The e-university could fall victim to the funding squeeze. An agreement due to be signed today with Sun Microsystems has no cash attached to it and there is doubt over whether the e-university represents best use of public money.
The venture, launched by David Blunkett in 2000, has been described as one of "Fender's follies". Sir Brian Fender, who retired as head of the Higher Education Funding Council for England last month, was a fan of the e-university and has kept his role as one of its directors. It remains to be seen whether it will prosper under Sir Brian's successor, Sir Howard Newby.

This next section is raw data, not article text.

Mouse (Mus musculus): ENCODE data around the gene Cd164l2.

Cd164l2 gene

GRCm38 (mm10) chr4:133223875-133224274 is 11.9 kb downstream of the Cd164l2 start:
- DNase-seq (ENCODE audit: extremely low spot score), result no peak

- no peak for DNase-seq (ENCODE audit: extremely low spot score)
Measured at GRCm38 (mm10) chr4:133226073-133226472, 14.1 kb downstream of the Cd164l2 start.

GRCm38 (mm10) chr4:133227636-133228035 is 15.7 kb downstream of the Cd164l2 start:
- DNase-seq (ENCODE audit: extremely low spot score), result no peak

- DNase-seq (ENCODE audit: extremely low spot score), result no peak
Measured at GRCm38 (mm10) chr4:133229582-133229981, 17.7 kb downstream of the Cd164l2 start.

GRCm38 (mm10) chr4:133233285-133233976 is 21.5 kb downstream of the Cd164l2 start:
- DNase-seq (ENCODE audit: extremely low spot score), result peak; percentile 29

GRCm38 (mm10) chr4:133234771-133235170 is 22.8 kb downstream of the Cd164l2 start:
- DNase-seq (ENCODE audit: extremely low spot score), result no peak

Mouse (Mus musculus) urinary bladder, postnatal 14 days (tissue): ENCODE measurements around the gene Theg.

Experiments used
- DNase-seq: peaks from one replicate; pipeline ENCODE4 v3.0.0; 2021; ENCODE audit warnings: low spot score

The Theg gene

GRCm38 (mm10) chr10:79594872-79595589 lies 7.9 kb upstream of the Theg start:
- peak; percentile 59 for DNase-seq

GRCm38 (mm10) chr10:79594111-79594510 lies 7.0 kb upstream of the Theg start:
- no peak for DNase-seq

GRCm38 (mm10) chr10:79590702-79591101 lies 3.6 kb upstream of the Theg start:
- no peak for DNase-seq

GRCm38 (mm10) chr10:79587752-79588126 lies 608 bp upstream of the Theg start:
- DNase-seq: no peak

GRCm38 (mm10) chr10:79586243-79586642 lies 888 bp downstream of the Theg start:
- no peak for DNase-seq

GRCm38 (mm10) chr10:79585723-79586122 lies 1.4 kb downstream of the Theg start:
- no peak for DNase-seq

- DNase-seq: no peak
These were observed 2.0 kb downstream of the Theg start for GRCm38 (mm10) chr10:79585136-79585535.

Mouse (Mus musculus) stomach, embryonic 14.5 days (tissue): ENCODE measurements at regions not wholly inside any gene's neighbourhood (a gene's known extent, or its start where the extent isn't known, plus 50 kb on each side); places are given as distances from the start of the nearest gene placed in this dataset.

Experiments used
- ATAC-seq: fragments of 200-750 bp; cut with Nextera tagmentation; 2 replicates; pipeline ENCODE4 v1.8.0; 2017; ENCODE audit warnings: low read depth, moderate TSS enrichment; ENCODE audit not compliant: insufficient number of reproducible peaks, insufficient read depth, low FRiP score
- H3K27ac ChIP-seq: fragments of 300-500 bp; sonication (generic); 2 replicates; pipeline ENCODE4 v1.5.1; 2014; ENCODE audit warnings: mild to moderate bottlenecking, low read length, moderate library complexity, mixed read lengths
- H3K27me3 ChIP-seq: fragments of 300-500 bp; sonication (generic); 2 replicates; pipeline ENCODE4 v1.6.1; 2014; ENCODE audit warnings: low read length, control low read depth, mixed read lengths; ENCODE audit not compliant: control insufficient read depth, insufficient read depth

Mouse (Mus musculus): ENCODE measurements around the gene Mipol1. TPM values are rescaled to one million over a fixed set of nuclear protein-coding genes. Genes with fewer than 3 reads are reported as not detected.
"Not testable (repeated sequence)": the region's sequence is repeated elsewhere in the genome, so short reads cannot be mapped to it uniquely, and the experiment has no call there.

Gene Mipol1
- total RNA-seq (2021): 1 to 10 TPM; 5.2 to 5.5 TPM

It is hoped that a deal with Sun will go ahead today. Sun is already working with schools and wants to move into higher education. But funding chiefs are nervous that the proposed deal might not be clinched. "We have been here before," one said.
Under the deal, Sun would commit staff, including web designers, for 12 months. The aim is for students to access the e-university through an internet browser. Sun would provide the necessary technology, computer systems and specialist software. Meanwhile the e-university would contribute £35 million to this stage of the project.
Once the deal is struck, the BBC and perhaps the British Library could become involved. The e-university would also seek a partner in sales and marketing.